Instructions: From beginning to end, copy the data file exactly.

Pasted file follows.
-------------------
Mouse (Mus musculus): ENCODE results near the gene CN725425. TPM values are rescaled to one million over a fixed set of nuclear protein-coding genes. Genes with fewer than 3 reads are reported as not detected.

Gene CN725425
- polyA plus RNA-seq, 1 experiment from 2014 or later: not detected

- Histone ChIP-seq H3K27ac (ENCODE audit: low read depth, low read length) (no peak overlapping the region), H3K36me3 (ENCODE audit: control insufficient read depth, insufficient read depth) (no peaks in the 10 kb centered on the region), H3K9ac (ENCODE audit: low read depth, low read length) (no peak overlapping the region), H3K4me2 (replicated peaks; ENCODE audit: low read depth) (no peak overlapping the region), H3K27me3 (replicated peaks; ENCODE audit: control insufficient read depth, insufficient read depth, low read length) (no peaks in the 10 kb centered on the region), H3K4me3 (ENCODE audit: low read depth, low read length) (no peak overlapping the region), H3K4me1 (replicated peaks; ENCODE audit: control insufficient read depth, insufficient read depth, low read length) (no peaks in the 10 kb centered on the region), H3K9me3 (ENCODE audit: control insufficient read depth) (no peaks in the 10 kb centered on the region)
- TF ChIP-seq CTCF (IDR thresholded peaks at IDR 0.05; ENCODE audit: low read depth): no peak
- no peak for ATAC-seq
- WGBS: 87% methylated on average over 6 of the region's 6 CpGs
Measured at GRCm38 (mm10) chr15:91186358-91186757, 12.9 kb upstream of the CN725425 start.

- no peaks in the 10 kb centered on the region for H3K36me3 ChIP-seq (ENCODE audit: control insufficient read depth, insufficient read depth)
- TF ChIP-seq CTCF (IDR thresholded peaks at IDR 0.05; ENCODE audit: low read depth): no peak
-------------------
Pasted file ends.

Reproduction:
Mouse (Mus musculus): ENCODE results near the gene CN725425. TPM values are rescaled to one million over a fixed set of nuclear protein-coding genes. Genes with fewer than 3 reads are reported as not detected.

Gene CN725425
- polyA plus RNA-seq, 1 experiment from 2014 or later: not detected

- Histone ChIP-seq H3K27ac (ENCODE audit: low read depth, low read length) (no peak overlapping the region), H3K36me3 (ENCODE audit: control insufficient read depth, insufficient read depth) (no peaks in the 10 kb centered on the region), H3K9ac (ENCODE audit: low read depth, low read length) (no peak overlapping the region), H3K4me2 (replicated peaks; ENCODE audit: low read depth) (no peak overlapping the region), H3K27me3 (replicated peaks; ENCODE audit: control insufficient read depth, insufficient read depth, low read length) (no peaks in the 10 kb centered on the region), H3K4me3 (ENCODE audit: low read depth, low read length) (no peak overlapping the region), H3K4me1 (replicated peaks; ENCODE audit: control insufficient read depth, insufficient read depth, low read length) (no peaks in the 10 kb centered on the region), H3K9me3 (ENCODE audit: control insufficient read depth) (no peaks in the 10 kb centered on the region)
- TF ChIP-seq CTCF (IDR thresholded peaks at IDR 0.05; ENCODE audit: low read depth): no peak
- no peak for ATAC-seq
- WGBS: 87% methylated on average over 6 of the region's 6 CpGs
Measured at GRCm38 (mm10) chr15:91186358-91186757, 12.9 kb upstream of the CN725425 start.

- no peaks in the 10 kb centered on the region for H3K36me3 ChIP-seq (ENCODE audit: control insufficient read depth, insufficient read depth)
- TF ChIP-seq CTCF (IDR thresholded peaks at IDR 0.05; ENCODE audit: low read depth): no peak